"(d) 1. If, after the accidental injury has been sustained, the employee as a result thereof becomes partially incapacitated from pursuing his usual and customary line of employment, he shall, except in cases compensated under the specific schedule set forth in paragraph (e) of this [s]section, receive compensation for the duration of his disability, subject to the limitations as to maximum amounts fixed in paragraph (b) of this [s]section, equal to 66 2/3 % of the difference between the average amount which he would be able to earn in the full performance of his duties in the occupation in which he was engaged at the time of the accident and the average amount which he is earning or is able to earn in some suitable employment or business after the accident." 820 ILCS 305/8(d)(1) (West 1994).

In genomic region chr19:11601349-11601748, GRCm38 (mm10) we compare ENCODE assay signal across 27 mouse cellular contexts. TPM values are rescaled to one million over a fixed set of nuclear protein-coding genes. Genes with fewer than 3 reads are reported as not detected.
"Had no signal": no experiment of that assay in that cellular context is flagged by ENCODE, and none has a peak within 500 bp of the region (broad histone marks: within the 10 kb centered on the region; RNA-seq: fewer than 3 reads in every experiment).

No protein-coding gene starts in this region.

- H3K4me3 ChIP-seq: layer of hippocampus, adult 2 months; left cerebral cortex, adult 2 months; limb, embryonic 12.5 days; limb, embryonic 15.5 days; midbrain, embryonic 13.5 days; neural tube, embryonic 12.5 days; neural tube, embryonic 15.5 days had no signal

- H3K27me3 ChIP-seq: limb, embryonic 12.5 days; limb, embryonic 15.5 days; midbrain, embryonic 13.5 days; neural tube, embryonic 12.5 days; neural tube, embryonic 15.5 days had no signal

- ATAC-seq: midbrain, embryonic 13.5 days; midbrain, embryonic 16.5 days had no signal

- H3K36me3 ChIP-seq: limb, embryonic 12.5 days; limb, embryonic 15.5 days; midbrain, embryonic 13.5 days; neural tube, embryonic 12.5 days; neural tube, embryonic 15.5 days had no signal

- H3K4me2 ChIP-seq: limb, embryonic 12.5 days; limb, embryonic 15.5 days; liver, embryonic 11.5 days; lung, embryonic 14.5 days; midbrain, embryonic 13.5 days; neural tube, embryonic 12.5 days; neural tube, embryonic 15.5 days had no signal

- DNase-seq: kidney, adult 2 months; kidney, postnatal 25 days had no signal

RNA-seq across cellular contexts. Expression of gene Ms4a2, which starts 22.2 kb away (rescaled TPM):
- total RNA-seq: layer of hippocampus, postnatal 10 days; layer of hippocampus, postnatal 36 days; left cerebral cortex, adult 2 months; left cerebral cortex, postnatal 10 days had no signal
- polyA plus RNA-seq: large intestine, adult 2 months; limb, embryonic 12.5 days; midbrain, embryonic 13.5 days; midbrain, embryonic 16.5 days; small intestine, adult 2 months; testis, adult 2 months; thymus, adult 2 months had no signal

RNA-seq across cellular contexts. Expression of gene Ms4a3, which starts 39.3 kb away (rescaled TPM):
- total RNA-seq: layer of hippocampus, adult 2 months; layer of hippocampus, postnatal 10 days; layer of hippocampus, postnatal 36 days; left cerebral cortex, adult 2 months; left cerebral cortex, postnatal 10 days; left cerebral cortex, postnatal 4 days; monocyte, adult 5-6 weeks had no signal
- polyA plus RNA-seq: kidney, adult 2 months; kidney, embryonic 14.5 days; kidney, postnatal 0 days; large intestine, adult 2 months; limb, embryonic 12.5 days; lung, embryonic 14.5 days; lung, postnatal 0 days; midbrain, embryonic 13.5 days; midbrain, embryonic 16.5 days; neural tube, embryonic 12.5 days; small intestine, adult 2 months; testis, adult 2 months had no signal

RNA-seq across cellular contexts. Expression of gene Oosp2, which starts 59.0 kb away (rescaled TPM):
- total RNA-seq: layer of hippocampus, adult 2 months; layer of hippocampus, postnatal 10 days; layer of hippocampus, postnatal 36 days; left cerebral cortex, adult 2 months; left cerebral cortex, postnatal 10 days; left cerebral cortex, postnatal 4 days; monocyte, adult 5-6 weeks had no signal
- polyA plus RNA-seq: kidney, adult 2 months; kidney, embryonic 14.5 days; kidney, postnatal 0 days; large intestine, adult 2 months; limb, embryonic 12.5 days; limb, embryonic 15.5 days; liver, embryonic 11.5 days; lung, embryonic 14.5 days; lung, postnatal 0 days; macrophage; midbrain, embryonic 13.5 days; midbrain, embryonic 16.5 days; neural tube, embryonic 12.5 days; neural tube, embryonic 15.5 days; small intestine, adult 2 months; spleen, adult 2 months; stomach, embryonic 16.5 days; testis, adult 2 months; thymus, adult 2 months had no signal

Alternatively, petitioner could have sought a scheduled award under section 8(e) for permanent partial loss of an arm. Section 8(e)(10) provides that an injured party should receive 235 weeks of pay for an accident that results in amputation of an arm below the elbow. 820 ILCS 305/8(e)(10) (West 1994). In the event of a loss of a member, a petitioner has the choice of seeking relief under either section 8(d)(1) or section 8(e)(10), but not both. General Electric Co. v. Industrial Comm'n, 89 Ill. 2d 432, 436, 433 N.E.2d 671, 673 (1982). A petitioner is allowed to choose between the scheduled loss and a wage differential on the grounds that the injured party will choose the award most likely to approximate the earnings loss that the Act attempts to compensate. General Electric Co., 89 Ill. 2d at 438, 433 N.E.2d at 674. As petitioner chose to seek an award for wage differential, he may not claim the scheduled award for loss of his arm.
Petitioner contends that the wage differential payments should start to accrue at the time of the accident when he lost his arm. Petitioner points to the language of section 8(d)(1) that provides that an injured party should receive compensation for the "duration of his disability." 820 ILCS 305/8(d)(1) (West 1994).